GG Tip – Combine the Colosseum and the Forum (directly beside it), pre-book a Skip the Line tour with Viator to guiltily pass the hundreds in long lines while receiving an amazing history detail of the structures, the culture and the importance of the sights you see.

Roman Forum and Palatine Hill

the power of the Roman ForumThe economic and government center of Rome, the Forum houses the remains of important structures once thought necessary to keep Rome bustling and enlarging. Temples, courts and offices surrounded the main square nestled below Palatine Hill (home of Emperor Augustus) during the height of the Roman era. Built in partnership with the Colosseum, this area became the center of the Roman empire for its government and entertainment arenas.

Day trips from Rome

Italy has a wealth of history and many stories to tell. With Rome as a base of operations and combining with the strength of the train network, your ability to tour anywhere in Italy is simple. A short walk takes you to the train station and whether via High Speed Train or standard train, day trips are easy to Venice, Florence, Pompeii, the Amalfi Coast and many, many stops in between.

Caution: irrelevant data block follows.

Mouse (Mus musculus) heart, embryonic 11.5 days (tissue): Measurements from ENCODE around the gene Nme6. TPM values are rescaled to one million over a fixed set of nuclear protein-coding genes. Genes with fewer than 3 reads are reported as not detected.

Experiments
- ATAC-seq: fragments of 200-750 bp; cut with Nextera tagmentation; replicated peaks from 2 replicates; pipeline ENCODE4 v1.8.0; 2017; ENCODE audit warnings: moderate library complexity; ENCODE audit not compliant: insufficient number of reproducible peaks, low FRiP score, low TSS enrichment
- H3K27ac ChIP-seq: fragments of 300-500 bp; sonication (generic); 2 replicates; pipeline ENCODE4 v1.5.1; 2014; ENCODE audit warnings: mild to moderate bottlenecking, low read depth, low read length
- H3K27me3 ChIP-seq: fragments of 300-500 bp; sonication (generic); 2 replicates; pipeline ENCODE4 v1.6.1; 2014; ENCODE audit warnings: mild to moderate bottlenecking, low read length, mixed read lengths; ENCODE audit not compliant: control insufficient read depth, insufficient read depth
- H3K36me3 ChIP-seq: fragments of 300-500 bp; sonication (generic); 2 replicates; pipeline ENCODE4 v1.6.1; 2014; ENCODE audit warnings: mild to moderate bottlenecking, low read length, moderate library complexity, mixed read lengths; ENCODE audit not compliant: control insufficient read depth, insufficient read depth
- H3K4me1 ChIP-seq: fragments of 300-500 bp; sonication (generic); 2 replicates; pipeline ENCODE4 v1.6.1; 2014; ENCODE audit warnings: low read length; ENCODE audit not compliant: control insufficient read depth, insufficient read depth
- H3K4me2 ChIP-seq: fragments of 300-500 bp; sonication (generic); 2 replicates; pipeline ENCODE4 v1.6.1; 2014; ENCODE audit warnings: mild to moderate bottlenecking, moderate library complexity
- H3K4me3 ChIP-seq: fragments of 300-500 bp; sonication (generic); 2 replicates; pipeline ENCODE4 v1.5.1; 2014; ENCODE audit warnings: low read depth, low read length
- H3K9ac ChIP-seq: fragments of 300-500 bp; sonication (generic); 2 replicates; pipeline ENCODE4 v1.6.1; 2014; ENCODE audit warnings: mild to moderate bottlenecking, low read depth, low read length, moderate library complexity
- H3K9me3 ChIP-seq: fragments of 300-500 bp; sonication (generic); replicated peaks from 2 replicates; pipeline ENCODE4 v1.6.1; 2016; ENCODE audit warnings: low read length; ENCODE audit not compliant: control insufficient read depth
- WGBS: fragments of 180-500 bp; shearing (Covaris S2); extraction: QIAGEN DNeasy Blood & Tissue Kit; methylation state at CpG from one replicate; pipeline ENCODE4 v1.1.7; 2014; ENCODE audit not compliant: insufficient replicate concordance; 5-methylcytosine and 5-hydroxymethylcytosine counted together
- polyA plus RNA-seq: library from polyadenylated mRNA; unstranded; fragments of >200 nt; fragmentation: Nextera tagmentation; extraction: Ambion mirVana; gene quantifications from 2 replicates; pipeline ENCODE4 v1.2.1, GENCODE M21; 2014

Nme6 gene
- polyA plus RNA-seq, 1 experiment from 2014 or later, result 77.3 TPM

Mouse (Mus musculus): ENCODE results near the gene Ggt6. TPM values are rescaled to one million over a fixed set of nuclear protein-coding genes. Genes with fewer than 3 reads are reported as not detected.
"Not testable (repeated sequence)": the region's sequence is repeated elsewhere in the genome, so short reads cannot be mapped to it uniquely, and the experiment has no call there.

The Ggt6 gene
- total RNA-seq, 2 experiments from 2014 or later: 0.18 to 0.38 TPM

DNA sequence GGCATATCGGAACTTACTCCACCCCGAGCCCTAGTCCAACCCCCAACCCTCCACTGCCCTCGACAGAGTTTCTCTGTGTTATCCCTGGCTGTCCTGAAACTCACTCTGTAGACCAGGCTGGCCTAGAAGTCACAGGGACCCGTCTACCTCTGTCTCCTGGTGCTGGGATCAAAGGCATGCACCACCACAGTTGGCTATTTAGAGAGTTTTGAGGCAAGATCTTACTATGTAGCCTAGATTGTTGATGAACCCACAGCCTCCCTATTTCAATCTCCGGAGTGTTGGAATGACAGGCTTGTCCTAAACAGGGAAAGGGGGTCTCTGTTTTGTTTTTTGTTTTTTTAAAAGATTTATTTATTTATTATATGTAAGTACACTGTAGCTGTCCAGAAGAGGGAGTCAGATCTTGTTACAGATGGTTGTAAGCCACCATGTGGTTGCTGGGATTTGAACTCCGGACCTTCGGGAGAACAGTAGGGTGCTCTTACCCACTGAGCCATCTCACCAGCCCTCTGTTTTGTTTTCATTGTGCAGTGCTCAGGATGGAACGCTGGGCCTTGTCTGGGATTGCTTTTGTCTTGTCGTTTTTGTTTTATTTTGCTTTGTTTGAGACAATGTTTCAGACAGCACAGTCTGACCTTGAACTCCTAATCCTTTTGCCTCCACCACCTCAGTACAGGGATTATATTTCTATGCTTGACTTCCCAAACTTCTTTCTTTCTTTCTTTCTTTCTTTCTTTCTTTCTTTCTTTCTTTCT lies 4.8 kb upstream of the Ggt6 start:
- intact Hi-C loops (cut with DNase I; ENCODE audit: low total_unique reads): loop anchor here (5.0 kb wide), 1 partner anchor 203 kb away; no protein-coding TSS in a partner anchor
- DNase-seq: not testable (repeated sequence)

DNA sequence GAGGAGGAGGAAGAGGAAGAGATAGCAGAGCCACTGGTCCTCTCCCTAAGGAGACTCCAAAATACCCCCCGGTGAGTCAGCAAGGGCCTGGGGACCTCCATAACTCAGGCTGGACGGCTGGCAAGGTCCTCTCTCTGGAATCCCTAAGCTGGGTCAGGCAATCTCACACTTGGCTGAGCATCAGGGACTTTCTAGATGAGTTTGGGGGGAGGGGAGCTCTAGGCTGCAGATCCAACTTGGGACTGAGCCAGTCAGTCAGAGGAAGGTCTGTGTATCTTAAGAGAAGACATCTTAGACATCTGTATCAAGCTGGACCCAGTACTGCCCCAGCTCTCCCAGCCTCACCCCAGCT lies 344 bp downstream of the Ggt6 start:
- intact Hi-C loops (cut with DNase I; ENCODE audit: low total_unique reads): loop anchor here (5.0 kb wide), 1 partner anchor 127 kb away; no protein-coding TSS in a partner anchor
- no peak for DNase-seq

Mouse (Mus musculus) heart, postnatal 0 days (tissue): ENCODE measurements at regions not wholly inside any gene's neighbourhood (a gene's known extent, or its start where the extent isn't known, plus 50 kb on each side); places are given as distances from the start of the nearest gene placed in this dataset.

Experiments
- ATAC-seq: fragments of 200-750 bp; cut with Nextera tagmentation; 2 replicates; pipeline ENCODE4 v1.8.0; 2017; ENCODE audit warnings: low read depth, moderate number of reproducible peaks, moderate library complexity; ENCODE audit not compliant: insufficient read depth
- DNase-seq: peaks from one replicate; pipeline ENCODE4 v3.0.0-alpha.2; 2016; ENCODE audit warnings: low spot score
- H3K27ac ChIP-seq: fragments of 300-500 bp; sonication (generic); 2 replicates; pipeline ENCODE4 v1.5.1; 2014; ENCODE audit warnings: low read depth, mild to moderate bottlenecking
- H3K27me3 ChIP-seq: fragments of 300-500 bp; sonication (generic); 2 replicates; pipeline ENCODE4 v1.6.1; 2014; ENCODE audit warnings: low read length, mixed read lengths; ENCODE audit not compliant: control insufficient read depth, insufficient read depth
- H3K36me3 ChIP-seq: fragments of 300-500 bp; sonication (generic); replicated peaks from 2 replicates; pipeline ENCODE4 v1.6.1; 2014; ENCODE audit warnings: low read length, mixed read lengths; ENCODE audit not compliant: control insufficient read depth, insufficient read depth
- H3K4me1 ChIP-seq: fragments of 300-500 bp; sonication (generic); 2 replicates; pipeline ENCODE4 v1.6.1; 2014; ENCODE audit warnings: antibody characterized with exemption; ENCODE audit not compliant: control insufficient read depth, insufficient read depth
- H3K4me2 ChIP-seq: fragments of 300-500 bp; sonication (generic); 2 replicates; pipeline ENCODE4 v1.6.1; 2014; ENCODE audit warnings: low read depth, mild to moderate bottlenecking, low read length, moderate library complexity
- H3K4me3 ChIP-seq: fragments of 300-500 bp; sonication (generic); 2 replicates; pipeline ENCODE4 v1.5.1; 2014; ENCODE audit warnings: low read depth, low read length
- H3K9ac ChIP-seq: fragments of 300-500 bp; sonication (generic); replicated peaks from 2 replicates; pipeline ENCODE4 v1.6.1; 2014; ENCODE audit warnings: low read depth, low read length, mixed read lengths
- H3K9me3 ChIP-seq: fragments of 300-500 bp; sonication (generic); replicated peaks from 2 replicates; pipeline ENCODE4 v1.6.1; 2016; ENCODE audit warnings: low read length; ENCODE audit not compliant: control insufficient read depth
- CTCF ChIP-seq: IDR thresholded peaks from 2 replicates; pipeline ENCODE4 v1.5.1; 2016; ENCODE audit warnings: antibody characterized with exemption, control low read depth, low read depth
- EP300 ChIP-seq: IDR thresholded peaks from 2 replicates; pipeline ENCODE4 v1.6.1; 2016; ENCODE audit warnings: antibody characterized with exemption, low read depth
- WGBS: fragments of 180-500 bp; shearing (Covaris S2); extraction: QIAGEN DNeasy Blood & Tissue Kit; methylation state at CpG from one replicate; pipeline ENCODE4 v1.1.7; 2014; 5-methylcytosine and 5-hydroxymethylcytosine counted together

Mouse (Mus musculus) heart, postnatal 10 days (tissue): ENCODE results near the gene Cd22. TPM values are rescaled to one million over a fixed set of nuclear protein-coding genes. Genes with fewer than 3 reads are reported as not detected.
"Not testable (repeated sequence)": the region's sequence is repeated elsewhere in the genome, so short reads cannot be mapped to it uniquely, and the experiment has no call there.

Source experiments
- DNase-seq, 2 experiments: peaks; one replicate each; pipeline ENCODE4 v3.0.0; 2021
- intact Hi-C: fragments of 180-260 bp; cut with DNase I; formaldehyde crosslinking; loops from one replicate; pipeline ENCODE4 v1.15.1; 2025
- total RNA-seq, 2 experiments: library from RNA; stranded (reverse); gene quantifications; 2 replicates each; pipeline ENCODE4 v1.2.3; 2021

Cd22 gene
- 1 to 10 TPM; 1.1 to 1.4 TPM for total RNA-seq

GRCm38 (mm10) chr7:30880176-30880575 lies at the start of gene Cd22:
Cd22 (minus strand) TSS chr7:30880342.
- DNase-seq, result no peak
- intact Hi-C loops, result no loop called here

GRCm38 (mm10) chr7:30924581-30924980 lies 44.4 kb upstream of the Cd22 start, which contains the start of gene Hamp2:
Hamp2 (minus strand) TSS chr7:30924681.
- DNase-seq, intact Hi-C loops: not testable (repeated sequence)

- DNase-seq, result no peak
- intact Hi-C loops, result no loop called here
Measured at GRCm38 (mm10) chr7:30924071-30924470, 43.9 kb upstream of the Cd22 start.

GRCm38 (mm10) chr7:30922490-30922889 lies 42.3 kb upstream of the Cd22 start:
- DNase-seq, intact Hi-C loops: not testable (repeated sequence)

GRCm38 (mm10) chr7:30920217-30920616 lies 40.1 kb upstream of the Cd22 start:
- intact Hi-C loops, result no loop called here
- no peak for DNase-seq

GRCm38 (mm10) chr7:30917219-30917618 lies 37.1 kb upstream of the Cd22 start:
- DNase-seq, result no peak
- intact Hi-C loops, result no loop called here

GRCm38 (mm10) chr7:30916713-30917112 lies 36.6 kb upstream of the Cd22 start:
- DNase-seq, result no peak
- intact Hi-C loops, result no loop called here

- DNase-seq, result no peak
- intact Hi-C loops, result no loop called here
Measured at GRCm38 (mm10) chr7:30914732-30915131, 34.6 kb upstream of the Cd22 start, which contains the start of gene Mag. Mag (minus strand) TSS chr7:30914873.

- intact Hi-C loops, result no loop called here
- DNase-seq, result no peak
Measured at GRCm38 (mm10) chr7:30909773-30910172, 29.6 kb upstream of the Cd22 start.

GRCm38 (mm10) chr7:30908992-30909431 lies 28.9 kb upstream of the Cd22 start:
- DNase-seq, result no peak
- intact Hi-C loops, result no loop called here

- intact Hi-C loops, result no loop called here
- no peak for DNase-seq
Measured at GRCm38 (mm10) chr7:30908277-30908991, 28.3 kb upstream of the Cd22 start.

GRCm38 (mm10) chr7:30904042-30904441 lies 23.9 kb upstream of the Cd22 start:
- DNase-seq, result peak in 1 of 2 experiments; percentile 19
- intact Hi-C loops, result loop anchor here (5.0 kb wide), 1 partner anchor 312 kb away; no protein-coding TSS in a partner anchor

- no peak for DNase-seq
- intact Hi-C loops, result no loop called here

What was your favorite “When In Rome” stop on your last visit to Rome. We’d love to have you weigh in to the conversation. Connect with us on Facebook and Twitter or drop a comment below. We’d love your input …

Viator